All posts by Matt Simmons

About Matt Simmons

Matt Simmons is an artist, writer and recent graduate in Photographic Art from The University of Wales, Newport. Currently based in bristol, he is also a member of the Bristol Diving School arts collective.

Utopus - detail

Utopus – Architecture and Utopia

Since I was introduced to photography as an art form, I have repeatedly been drawn to architecture as subject matter. Burgeoning from an interest in form and composition in college, this fixation is now being honed into a more focused interest on certain issues and topics. Therefore, it is the intention of this; my first article, to provide a contextual backdrop for my current research and practice by presenting a body of work that marks this turning point in my, albeit early, artistic career. In future I shall be discussing my research and influences more in depth, however I feel that for a first offering it would be far more succinct to share my graduation piece Utopus which introduces some of my key interests in Utopia, urban renewal and our relationship with architectural space.

 

Utopus

‘How far, I  pray you, shall commonwealths then be from this felicity, if philosophers will vouchsafe to instruct kings with their good counsel?” – Thomas More, Utopia, p.39

Utopus is a body of work concerning ideas of Utopian vision and architectural design. The title, a reference to Thomas More’s Utopia, takes the name of the philosopher king over this fictional island, a utopia in every sense of the word. The text highlights the need for erudite rulers who may use their knowledge in order to educate others in creating an ideal society, a concept in which Utopus as a project is deeply rooted. In today’s age it seems evident that in the field of architecture this role should be adopted by city planning officials and committees whose job is to conceive grand ideas for city planning, and ultimately design our urban centres. Utopus uses one such development as its focal point; the Kingsway shopping centre in Newport, however the work ultimately deals with all architectural endeavours of this kind.

Using digital montage, original blueprints from the centre are juxtaposed with black and white archival-type imagery. As such, the photographs of the structure become disrupted as the building is squashed and manipulated into impossible shapes and broken up by the lines of its design. Consequently, the project aims to highlight the impossibility of such grand aspirations by exploring the translation between a building’s conception, as an idea on paper, and its final construction. Between these points numerous alterations naturally occur with subsequent effect to the final outcome; council approval, public opinion, budget and even problems that arise during the building’s physical construction. The inevitable result is that the final structure or complex is never the utopia that was at first envisioned.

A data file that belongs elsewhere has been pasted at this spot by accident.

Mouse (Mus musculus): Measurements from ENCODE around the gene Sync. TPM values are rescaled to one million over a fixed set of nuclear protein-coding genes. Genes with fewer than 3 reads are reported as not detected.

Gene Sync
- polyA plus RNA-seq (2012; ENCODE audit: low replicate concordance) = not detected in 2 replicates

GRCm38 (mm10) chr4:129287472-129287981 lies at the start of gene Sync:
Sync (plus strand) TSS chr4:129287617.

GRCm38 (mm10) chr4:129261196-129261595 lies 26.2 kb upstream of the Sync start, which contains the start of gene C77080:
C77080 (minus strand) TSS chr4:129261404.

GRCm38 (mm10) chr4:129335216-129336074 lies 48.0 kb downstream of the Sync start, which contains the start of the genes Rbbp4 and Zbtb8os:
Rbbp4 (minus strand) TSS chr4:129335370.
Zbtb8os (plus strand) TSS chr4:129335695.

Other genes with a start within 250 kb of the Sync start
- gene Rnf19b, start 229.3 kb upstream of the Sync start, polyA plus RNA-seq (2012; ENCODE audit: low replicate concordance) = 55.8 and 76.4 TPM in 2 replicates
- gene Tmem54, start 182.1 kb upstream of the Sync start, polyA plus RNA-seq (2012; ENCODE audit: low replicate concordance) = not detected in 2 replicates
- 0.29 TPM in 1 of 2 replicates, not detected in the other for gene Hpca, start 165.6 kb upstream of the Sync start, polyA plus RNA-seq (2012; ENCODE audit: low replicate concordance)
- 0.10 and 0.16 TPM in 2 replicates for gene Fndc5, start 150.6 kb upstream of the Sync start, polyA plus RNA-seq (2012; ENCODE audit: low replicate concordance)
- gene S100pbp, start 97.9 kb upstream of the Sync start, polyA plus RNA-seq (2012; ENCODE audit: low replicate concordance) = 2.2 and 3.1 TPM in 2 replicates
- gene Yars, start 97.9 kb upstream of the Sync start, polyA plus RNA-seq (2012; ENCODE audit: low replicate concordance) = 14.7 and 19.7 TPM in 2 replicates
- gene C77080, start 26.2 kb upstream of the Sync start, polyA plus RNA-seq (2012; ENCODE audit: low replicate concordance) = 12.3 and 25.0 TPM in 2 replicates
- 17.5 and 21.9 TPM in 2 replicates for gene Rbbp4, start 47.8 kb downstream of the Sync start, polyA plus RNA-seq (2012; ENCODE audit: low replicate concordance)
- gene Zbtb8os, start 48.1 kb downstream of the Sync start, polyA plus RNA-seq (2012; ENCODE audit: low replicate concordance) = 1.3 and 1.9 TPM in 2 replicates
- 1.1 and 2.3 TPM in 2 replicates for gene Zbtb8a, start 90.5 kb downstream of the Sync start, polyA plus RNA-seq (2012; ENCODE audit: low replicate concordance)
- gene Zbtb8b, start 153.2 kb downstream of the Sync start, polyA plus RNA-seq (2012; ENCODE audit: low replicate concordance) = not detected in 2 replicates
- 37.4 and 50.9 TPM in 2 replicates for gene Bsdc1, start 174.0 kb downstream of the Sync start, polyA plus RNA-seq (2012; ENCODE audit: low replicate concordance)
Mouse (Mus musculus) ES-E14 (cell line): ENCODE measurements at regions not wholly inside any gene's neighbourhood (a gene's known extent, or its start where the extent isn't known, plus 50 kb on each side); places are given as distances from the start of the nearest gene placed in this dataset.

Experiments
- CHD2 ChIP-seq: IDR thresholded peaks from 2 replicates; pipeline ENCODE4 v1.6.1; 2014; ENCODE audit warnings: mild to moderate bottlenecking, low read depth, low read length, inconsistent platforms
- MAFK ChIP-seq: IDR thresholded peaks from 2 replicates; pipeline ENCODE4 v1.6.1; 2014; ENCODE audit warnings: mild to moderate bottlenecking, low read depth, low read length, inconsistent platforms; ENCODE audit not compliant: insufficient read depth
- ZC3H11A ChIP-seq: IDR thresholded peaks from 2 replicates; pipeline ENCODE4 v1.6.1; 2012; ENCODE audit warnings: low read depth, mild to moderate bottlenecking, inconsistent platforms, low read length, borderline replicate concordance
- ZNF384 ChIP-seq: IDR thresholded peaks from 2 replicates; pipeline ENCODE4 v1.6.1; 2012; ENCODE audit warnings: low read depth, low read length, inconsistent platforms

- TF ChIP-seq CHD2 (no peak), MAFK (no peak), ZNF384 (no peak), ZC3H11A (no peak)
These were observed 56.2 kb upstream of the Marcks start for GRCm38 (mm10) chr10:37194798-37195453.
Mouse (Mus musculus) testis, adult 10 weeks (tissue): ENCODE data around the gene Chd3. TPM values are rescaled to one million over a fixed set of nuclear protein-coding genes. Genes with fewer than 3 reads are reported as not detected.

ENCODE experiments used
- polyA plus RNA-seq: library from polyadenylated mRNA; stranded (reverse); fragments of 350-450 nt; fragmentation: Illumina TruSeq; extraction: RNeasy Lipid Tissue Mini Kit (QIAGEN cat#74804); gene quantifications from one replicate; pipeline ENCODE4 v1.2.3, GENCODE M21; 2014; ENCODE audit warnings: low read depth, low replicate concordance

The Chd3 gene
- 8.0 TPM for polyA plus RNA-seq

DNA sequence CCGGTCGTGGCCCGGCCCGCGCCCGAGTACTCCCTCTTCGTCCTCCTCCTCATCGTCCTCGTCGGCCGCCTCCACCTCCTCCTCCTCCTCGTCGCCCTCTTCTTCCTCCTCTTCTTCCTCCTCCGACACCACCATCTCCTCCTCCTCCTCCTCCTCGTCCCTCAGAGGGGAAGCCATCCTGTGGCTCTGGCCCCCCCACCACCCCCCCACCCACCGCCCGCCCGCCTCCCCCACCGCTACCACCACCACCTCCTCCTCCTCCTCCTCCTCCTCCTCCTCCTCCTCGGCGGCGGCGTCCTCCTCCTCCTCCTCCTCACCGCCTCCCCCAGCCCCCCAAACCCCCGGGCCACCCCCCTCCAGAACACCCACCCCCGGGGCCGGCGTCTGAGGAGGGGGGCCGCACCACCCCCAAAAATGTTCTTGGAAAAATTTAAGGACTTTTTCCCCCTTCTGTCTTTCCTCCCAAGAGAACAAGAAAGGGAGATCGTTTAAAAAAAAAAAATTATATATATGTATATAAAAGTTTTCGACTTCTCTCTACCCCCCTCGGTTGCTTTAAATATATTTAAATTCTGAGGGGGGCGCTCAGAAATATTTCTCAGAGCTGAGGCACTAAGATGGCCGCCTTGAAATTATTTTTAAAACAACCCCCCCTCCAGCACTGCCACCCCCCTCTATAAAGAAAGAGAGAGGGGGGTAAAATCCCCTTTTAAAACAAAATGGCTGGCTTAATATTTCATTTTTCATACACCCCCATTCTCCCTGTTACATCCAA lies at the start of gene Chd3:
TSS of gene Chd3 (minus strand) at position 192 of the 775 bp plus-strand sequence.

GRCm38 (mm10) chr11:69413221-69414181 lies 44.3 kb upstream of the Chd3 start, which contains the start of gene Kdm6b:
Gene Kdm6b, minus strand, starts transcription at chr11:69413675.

The final fabrication of the work plays a vital role in its reading by the viewer. A large framed collection of montages printed on architectural paper refers back to the original drafting of the construction. This becomes an art object, an item of value and reverence which echoes the esteemed visions and ideas conceived at the beginning of such civil architecture. Furthermore, the spectator is confronted with an archival image of the Kingsway centre from the early 1970’s shortly after its completion. Taped to the wall and pixelated in appearance it aims to create a workshop-type atmosphere as well as providing a reference to the building’s original appearance in opposition to the images within the montage work. Beside this photograph are a number of low quality paper handouts, reproductions of the large framed image, reduced in size. Again the concept of a transient work is raised, the easily reproduced copies in stark contrast to the framed art object.  The idea of an unfinished project or workshop-type environment is important in that it reminds us that the transformation of any building is ongoing. After the many changes between conception and construction, architecture will ultimately be re-contextualised by time, and the forever changing urban landscape in which it resides.